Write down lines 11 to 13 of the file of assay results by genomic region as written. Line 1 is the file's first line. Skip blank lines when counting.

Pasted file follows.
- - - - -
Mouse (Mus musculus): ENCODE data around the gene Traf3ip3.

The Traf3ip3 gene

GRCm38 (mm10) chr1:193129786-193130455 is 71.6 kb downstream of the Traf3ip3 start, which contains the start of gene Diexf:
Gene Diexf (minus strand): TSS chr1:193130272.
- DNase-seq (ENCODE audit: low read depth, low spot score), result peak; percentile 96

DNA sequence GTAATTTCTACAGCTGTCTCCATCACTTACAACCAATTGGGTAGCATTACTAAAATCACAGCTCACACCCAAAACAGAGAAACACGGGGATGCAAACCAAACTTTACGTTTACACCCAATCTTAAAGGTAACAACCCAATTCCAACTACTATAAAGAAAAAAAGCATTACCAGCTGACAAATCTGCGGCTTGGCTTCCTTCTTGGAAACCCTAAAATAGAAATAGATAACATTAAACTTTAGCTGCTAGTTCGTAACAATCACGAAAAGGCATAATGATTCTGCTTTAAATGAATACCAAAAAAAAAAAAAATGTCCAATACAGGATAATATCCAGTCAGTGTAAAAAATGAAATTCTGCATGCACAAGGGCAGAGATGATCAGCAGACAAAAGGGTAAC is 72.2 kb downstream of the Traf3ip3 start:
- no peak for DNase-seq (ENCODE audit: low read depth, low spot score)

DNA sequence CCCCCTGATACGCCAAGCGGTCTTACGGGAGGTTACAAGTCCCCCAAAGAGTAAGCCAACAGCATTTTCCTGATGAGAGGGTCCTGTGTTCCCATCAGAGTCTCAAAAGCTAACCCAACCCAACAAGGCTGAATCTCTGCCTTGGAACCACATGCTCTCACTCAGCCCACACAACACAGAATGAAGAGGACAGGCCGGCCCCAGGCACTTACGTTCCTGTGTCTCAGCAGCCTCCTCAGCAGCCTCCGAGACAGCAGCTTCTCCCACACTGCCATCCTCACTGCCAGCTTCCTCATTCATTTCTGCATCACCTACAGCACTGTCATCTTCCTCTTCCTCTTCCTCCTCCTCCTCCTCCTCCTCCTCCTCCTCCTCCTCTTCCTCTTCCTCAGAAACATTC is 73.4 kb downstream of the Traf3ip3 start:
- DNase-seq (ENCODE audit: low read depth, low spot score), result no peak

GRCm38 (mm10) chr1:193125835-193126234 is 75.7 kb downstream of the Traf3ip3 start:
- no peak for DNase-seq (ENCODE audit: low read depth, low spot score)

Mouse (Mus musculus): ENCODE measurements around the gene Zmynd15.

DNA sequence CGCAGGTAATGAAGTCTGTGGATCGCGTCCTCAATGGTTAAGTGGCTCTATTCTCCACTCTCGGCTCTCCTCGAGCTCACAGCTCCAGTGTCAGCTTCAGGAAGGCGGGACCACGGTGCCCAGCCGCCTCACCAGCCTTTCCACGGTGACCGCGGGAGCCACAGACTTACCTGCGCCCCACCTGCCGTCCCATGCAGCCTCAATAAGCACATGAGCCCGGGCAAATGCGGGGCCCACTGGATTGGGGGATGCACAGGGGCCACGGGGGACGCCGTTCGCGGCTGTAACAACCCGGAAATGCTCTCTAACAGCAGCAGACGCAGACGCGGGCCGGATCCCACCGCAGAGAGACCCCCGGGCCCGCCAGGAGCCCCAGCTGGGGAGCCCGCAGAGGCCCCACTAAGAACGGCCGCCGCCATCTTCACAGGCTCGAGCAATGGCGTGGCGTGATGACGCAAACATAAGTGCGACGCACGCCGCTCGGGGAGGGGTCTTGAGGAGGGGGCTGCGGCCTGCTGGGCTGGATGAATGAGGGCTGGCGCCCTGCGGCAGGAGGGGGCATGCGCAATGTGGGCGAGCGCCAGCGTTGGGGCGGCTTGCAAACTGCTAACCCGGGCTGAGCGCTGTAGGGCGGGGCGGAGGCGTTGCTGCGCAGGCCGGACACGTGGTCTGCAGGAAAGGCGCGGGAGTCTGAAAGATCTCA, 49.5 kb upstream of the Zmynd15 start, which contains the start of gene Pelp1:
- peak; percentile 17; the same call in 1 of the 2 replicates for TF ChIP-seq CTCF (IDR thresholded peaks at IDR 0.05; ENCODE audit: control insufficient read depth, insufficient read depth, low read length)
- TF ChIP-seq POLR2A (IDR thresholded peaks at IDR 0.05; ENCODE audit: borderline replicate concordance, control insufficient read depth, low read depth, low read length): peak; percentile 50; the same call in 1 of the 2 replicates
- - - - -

- no peak for DNase-seq (ENCODE audit: low read depth, low spot score)

Mouse (Mus musculus): ENCODE measurements around the gene Zmynd15.

DNA sequence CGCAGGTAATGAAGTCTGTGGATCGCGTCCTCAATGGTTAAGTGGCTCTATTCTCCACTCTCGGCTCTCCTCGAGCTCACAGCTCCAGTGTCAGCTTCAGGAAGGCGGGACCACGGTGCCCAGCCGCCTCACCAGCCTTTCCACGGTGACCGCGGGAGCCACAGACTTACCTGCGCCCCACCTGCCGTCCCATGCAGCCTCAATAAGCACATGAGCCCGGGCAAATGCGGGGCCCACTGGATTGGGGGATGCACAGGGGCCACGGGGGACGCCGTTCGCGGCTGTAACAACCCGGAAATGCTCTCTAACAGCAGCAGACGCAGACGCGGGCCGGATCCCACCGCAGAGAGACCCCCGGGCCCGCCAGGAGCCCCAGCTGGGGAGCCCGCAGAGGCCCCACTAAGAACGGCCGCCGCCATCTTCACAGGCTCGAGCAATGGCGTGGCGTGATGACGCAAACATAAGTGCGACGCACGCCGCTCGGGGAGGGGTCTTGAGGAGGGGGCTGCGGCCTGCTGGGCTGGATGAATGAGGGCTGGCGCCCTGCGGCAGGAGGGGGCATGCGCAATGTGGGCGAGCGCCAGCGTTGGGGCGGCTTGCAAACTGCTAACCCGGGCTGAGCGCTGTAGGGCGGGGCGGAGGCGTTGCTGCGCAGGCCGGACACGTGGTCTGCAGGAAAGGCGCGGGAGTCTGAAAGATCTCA, 49.5 kb upstream of the Zmynd15 start, which contains the start of gene Pelp1: